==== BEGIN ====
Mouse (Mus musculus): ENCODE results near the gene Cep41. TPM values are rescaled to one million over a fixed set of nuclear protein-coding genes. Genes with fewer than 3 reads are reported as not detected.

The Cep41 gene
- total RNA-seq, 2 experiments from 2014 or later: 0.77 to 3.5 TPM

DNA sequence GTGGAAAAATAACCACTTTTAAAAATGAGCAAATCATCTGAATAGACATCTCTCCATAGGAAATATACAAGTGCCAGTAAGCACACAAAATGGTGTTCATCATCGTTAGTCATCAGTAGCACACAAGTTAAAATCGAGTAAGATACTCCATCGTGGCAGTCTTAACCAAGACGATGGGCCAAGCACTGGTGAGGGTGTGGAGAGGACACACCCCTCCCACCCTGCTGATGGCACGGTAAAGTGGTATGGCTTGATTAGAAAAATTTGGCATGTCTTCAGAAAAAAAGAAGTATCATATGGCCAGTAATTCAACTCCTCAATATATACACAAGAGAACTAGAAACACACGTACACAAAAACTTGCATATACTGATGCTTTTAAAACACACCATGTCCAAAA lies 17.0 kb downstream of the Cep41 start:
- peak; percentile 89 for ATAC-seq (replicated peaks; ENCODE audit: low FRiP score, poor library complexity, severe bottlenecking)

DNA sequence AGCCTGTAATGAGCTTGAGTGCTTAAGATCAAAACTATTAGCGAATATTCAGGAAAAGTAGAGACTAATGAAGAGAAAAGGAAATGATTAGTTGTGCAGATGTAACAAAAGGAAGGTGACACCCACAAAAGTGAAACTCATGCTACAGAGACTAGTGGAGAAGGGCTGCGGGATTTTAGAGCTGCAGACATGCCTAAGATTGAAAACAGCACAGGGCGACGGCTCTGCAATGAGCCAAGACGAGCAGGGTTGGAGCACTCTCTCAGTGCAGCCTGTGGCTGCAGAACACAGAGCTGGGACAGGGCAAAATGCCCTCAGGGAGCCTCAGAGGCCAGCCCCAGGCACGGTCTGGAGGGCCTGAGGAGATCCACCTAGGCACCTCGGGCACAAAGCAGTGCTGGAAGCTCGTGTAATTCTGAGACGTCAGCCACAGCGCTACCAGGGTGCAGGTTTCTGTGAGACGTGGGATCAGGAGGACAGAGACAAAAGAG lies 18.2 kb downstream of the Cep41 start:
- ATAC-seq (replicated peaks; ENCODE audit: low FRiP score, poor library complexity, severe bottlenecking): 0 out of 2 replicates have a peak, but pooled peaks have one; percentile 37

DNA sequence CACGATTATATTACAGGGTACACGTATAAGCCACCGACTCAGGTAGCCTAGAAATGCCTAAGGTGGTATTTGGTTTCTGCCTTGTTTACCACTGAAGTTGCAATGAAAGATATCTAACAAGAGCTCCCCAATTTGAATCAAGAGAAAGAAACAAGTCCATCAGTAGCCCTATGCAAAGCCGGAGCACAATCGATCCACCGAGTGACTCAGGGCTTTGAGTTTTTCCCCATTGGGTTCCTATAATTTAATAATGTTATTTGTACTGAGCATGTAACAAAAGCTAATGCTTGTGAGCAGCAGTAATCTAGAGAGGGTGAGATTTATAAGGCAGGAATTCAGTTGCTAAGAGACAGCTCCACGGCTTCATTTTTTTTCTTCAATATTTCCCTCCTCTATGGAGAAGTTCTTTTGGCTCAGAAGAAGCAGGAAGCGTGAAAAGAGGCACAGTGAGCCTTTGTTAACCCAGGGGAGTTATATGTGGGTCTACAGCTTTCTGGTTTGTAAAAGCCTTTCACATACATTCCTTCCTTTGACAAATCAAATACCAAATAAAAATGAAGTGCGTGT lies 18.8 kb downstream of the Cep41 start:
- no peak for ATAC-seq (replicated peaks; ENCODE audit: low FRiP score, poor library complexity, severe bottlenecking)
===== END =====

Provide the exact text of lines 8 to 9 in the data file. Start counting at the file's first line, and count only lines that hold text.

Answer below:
DNA sequence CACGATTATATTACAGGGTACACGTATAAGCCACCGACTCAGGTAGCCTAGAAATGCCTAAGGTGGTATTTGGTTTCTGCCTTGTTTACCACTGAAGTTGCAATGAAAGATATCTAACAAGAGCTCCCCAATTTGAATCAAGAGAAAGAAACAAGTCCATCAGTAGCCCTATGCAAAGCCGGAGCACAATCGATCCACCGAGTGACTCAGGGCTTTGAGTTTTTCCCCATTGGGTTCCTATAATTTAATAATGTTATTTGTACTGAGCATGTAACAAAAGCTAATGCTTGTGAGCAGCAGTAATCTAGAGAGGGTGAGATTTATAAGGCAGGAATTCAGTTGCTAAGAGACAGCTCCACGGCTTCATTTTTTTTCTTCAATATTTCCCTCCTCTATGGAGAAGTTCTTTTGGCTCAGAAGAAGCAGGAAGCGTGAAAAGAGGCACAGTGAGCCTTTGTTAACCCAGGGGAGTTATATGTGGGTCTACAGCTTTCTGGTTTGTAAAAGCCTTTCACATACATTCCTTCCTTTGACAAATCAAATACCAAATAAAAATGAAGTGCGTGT lies 18.8 kb downstream of the Cep41 start:
- no peak for ATAC-seq (replicated peaks; ENCODE audit: low FRiP score, poor library complexity, severe bottlenecking)